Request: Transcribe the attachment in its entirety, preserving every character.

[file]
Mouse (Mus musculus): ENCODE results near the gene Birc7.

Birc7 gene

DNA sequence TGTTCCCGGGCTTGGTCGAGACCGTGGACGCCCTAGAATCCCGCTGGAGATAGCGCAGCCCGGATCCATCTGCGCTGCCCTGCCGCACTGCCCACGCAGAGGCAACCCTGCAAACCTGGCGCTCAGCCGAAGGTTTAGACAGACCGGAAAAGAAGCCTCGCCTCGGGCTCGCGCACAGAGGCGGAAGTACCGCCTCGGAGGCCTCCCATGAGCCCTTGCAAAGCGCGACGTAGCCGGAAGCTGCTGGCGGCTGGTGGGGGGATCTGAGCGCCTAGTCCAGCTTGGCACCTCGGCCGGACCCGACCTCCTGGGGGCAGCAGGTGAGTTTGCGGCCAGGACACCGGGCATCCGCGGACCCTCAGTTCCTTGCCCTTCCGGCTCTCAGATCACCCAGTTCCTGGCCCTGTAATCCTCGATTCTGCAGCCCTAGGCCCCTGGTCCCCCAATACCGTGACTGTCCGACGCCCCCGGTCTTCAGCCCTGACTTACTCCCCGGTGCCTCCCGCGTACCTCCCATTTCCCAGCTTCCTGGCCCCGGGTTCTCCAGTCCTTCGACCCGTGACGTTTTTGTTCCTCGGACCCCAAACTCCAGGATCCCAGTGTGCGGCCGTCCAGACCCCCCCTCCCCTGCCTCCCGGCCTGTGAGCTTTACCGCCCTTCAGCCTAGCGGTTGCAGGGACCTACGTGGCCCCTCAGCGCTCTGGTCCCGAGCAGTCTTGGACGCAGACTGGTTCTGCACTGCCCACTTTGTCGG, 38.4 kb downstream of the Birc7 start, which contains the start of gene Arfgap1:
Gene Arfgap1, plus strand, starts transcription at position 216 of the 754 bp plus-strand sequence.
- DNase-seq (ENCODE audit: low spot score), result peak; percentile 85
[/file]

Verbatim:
Mouse (Mus musculus): ENCODE results near the gene Birc7.

Birc7 gene

DNA sequence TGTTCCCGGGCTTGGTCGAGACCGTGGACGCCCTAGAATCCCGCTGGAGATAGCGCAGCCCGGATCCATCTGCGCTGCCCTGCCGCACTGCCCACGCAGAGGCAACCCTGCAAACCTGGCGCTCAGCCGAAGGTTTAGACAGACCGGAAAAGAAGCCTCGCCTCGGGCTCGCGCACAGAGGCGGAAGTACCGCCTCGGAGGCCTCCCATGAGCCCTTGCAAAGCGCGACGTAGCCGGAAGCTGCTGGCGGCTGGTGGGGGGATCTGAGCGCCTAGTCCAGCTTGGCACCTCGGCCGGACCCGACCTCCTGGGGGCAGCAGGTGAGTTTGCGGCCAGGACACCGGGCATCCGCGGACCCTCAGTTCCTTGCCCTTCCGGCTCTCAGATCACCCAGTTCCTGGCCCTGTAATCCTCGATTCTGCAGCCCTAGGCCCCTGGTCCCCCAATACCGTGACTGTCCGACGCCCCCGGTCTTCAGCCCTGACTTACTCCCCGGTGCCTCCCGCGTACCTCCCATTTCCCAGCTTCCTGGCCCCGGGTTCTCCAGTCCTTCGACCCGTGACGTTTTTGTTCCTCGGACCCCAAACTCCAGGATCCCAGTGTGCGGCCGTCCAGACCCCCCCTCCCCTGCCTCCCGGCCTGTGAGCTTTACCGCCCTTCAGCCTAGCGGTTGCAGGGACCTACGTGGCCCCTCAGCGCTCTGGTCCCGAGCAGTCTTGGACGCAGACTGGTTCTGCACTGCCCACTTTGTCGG, 38.4 kb downstream of the Birc7 start, which contains the start of gene Arfgap1:
Gene Arfgap1, plus strand, starts transcription at position 216 of the 754 bp plus-strand sequence.
- DNase-seq (ENCODE audit: low spot score), result peak; percentile 85